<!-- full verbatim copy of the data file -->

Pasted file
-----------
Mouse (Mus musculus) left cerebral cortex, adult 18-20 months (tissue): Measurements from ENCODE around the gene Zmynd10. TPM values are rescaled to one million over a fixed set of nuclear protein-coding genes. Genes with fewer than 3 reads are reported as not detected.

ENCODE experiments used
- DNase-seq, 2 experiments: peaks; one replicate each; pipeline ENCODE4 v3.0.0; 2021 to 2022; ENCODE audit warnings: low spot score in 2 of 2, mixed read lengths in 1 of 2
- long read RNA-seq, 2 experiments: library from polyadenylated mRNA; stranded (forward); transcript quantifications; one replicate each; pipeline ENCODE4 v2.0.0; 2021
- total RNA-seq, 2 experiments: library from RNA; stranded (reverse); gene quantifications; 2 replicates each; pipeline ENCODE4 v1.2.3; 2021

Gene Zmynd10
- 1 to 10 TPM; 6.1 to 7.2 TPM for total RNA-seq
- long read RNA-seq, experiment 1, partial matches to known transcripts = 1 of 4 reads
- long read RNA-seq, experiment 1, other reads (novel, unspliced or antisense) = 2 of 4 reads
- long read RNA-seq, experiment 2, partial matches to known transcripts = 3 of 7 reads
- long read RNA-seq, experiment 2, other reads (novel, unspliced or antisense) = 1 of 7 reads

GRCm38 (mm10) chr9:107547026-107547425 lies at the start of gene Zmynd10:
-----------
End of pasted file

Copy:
Mouse (Mus musculus) left cerebral cortex, adult 18-20 months (tissue): Measurements from ENCODE around the gene Zmynd10. TPM values are rescaled to one million over a fixed set of nuclear protein-coding genes. Genes with fewer than 3 reads are reported as not detected.

ENCODE experiments used
- DNase-seq, 2 experiments: peaks; one replicate each; pipeline ENCODE4 v3.0.0; 2021 to 2022; ENCODE audit warnings: low spot score in 2 of 2, mixed read lengths in 1 of 2
- long read RNA-seq, 2 experiments: library from polyadenylated mRNA; stranded (forward); transcript quantifications; one replicate each; pipeline ENCODE4 v2.0.0; 2021
- total RNA-seq, 2 experiments: library from RNA; stranded (reverse); gene quantifications; 2 replicates each; pipeline ENCODE4 v1.2.3; 2021

Gene Zmynd10
- 1 to 10 TPM; 6.1 to 7.2 TPM for total RNA-seq
- long read RNA-seq, experiment 1, partial matches to known transcripts = 1 of 4 reads
- long read RNA-seq, experiment 1, other reads (novel, unspliced or antisense) = 2 of 4 reads
- long read RNA-seq, experiment 2, partial matches to known transcripts = 3 of 7 reads
- long read RNA-seq, experiment 2, other reads (novel, unspliced or antisense) = 1 of 7 reads

GRCm38 (mm10) chr9:107547026-107547425 lies at the start of gene Zmynd10: